Invest in Equipment to Invest in Employees
Historically, the construction industry has adopted technology more slowly than other industries, said Alex Berg during a recent webinar. He’s the CEO of Cratos Equipment, maker of electric skid steers and wheelbarrows, headquartered in Pompano Beach, Florida. For example, the use of vacuum lifting systems has been slow to reach acceptance. “They’ve been around a long time, but we’re only just now starting to see huge growth in the construction industry,” he said.
However, added Jeff Keeling, sales and marketing manager at demolition machine manufacturer Brokk, Monroe, Washington, the market embraces technology more now than it did in the past. “The way people see it now is how technology keeps the job site going,” he said. “Although equipment can break down or require parts, for the most part, it doesn’t get sick, it comes to work, and it works at the same speed all day long.”
Randy Hayes, vice president of business development at Vacuworx, Tulsa, Oklahoma, has witnessed the value of technology to speed up operations firsthand. “We’ve had contractors who have taken 4×4 slabs 6 inches thick and removed 47 sections in less than one hour by saw cutting and vacuum lifting them,” he said. “With the workforce being what it is today, it’s a requirement to gain those efficiencies now.”
Everyone knows the construction industry at large is facing a workforce shortage. What may come as a surprise is the degree to which technology can assist in maximizing the efficiency of your workers, while also reducing turnover and minimizing safety incidents. During a recent webinar presented by Cratos, Berg, Hayes and Keeley shared their insights on how contractors can invest in equipment to invest in their employees.
“Having the right products, equipment and technology can increase your efficiency without changing much about the process,” Berg said. “Instead of doing two projects with 10 people, you can do five projects with those same 10 people.”
Find the right tech for your team
Keeling recommended starting the process by reviewing your last few jobs and imagining how they would have changed with various tools on the market today. “It’s a matter of finding what technology fits on your jobsite that you can take advantage of,” he said. Not only is it a matter of machinery, but also of which attachments can be used on each piece of machinery, Keeling added. “A lot of times people buy a Brokk for the hammer, but it’s so much more than that.”
Hayes added it’s important to remember not only can one machine be used for multiple applications, but that one attachment may be used on multiple machines. “This offers different opportunities for idle equipment,” he said.
And Berg cautioned against the common construction industry mistake of pushing a machine too hard. “Sometimes, a machine may not be right for the job,” he said.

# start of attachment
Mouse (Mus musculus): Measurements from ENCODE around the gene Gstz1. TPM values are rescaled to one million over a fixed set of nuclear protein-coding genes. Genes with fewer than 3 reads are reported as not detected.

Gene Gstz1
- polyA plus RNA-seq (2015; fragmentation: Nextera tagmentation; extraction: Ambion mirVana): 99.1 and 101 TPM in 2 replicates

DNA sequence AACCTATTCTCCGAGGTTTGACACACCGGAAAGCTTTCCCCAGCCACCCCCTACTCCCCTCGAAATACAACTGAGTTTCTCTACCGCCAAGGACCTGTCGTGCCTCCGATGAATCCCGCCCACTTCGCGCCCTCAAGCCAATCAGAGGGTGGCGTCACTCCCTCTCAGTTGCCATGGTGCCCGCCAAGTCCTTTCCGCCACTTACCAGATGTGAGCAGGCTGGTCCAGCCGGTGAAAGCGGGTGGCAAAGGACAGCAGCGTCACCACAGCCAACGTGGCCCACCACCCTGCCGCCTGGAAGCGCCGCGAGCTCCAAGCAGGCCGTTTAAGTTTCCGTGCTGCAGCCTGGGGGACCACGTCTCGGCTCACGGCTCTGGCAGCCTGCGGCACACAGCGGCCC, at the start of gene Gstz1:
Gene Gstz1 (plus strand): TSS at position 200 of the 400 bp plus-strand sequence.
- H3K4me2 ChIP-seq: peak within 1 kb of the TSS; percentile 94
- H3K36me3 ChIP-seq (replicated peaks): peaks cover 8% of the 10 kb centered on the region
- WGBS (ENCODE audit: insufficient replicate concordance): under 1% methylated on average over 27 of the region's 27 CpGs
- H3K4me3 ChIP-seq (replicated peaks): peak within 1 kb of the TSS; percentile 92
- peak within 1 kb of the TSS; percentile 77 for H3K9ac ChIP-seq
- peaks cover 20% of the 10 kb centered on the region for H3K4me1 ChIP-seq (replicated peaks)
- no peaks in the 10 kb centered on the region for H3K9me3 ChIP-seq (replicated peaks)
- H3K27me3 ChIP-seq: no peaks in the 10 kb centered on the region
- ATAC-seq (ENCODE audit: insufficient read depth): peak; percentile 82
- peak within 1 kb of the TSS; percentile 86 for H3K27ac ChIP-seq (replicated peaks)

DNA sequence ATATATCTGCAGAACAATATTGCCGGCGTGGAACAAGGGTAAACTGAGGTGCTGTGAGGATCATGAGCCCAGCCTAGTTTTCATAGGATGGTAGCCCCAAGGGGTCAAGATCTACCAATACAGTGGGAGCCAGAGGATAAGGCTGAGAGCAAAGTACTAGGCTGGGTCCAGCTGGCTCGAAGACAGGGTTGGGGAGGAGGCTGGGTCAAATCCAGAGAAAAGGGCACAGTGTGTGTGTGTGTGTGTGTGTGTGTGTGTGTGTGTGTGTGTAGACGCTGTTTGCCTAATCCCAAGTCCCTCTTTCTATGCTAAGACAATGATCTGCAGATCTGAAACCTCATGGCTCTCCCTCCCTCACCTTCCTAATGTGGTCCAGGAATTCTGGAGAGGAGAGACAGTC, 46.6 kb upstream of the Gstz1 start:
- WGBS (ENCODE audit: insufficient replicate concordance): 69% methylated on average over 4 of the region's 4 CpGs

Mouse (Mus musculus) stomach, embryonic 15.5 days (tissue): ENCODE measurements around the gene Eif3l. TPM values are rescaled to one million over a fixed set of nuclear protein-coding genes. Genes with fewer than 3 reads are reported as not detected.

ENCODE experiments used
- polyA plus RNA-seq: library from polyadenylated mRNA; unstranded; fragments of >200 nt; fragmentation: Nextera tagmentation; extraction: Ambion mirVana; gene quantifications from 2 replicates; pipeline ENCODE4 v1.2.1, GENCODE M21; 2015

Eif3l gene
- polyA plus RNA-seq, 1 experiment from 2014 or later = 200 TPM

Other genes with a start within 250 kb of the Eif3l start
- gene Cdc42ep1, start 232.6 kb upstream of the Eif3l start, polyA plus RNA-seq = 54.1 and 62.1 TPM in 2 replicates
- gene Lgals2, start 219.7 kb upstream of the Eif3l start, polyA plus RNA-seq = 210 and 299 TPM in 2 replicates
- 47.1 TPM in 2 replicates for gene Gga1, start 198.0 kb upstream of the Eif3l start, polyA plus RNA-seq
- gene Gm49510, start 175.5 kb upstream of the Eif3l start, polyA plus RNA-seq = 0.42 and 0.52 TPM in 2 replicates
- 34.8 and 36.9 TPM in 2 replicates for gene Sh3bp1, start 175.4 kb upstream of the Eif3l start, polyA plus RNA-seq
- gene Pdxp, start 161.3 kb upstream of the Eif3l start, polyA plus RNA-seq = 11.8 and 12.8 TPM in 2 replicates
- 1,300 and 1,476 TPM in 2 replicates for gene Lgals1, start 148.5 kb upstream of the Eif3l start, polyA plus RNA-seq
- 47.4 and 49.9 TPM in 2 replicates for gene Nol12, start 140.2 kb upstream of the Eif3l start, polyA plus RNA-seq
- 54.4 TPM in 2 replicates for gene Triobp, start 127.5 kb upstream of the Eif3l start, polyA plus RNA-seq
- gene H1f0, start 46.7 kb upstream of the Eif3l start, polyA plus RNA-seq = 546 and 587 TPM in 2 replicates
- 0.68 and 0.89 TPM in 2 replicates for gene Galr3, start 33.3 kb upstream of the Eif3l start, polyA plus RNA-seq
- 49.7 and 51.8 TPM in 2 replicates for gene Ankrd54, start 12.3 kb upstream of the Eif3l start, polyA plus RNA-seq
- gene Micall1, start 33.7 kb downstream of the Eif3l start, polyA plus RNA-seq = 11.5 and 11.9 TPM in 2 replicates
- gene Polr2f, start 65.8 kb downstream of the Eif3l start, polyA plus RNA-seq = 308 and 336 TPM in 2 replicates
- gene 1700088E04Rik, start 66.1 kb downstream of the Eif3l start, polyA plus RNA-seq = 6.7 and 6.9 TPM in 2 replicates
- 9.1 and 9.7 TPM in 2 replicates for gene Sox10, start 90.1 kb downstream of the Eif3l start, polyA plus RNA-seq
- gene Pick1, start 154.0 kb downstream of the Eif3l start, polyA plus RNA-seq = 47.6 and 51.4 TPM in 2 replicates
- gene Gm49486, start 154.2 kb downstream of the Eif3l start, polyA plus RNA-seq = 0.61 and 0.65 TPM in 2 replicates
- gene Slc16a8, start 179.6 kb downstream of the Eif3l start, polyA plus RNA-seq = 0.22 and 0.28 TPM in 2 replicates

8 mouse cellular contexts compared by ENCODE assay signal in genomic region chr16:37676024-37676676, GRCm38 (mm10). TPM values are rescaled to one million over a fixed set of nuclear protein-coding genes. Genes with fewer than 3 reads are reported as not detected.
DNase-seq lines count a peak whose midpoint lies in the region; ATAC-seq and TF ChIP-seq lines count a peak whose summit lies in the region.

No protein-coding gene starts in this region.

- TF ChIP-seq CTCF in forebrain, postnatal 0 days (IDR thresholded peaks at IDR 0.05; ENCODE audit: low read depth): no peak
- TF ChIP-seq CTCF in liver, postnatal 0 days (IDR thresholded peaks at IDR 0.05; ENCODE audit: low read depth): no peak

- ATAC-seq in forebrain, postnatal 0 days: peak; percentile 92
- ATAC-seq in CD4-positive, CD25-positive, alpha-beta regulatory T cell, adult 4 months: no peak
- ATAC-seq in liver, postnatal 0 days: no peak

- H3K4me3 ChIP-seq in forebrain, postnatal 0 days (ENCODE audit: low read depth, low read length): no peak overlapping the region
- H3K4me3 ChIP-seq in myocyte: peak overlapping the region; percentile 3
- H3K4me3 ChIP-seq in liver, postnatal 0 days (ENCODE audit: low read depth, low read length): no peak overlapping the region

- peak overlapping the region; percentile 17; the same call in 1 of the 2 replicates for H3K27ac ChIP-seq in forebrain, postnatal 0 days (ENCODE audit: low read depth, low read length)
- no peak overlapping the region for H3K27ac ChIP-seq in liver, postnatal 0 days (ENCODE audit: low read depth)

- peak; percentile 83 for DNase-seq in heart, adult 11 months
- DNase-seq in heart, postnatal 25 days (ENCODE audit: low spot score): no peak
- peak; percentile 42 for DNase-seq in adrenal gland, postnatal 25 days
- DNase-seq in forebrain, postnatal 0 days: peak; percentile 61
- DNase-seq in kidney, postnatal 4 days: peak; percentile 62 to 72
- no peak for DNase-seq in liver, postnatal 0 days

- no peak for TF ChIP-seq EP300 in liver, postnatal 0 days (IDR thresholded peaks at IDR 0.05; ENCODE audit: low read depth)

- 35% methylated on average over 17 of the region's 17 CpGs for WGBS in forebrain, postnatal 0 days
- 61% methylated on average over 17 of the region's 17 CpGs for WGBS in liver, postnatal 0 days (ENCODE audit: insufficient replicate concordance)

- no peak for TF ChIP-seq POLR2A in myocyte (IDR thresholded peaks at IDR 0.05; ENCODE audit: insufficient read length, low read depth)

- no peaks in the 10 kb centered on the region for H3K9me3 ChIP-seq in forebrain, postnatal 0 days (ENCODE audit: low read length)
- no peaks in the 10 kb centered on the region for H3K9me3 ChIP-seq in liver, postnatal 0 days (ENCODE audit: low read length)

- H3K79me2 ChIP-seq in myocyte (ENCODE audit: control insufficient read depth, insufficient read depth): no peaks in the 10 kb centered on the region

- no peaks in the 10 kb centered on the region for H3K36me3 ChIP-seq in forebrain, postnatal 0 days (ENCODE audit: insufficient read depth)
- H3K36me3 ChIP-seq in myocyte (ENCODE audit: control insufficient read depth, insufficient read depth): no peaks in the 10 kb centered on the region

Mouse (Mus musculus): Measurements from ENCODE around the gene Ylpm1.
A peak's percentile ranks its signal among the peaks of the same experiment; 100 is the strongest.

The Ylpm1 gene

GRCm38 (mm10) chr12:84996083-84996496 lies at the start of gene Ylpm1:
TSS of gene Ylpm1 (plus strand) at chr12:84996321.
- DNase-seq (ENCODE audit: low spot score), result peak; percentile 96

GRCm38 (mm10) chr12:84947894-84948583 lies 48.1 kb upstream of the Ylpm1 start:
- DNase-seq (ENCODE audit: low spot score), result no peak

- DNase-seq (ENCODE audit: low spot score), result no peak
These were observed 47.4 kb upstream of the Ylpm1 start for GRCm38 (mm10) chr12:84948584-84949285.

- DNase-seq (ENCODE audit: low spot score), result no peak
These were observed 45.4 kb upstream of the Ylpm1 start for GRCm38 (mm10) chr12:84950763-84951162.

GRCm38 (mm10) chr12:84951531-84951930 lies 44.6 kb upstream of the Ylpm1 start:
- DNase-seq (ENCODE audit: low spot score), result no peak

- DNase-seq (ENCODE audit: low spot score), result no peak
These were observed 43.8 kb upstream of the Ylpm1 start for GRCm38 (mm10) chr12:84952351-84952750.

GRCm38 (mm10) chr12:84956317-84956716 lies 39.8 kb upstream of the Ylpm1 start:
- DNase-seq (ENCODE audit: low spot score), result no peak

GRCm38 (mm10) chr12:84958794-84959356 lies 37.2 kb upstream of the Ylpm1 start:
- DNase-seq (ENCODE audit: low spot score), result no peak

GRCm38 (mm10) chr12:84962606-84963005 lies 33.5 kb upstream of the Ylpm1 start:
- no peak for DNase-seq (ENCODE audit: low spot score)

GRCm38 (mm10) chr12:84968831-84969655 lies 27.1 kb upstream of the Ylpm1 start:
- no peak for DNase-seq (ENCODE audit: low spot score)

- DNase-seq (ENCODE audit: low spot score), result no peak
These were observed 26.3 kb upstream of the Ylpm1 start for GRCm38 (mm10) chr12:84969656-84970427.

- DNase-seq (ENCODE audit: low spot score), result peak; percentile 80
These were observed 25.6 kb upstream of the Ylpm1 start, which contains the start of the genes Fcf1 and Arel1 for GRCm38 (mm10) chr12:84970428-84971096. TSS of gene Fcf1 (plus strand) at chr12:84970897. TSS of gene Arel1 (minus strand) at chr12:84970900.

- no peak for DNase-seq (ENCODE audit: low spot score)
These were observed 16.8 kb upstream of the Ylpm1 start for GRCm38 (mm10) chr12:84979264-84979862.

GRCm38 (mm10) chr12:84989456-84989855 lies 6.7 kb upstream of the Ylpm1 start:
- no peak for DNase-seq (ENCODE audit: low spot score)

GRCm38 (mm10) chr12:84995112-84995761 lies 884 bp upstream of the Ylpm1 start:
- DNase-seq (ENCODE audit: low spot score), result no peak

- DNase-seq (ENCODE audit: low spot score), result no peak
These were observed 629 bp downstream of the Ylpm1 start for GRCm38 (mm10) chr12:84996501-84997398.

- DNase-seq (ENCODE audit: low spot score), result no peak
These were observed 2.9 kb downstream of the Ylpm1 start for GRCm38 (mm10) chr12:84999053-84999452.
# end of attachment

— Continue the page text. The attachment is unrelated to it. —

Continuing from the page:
It’s also important to realize that new technology may create new bottlenecks. For example, if you’re demolishing more material, you’re going to have more material to clean up. “That may lead you to invest in another machine,” Keeling said, to resolve the new bottleneck. Ultimately, he said, this sort of forward-thinking mindset could lead to an eight-person crew being divided into two four-person crews that can do twice the number of jobs.
Minimize turnover with tech
“Skilled workers are hard to find,” Keeling said. “You want to do what you can to keep them.” Technology can be a big part of that.
“If people are constantly performing tasks that leave them exhausted at the end of the day, day after day, that reduces the longevity of that person’s working career,” Berg said. “If they’re exhausted and have to move into another role, now you have to train someone else. That really affects your turnover rate.” He stressed the importance of equipping people with the tools they need to succeed—otherwise, they may move on to another company or another career entirely.
Providing the right tools enhances a worker’s performance and work career, improving their overall happiness and what they bring to your organization, Berg explained. “That’s huge.”
Train to operate with ease
Although providing machinery that is easy to operate makes it easier for skilled and unskilled workers alike to learn a new piece of machinery, training is integral to success. “You need to make sure everyone jumping on the product has some training to understand its capabilities, do’s and don’ts, and how to maintain it,” Hayes said.
Each of the manufacturers offers a variety of training options, from on-site training and online troubleshooting to Facetime calls and mechanic’s schools. All cautioned the importance of following the manufacturer’s recommended maintenance schedules.
Keeling said that even if a piece of machinery is simple to learn, he doesn’t recommend putting a new person on your equipment each day. “You want someone who will take ownership of that piece of equipment,” he said. “When they realize it can reduce the amount of work they have to do physically, they’re going to want to take care of it so they don’t have to go back to using a 90-pound jackhammer.”
Safety IS efficient and cost-effective
Keeling recalls a potential customer who decided to wait to buy a $150,000 piece of machinery he’d been looking at. “Then, he ended up with a shoulder injury,” Keeling said. “He was self-insured and ended up paying three times what the machine cost for that injury.”
Each of the panelists explained his company’s philosophies in wanting employees to return home safely at the end of the day. For Vacuworx, this takes the form of its equipment being operated by wireless remote to keep people out of harm’s way and reduce the types of injuries that can happen in lifting operations.
“People often look at the price and not the big picture,” Hayes added. “One worker’s comp case will more than pay for some of these machines.”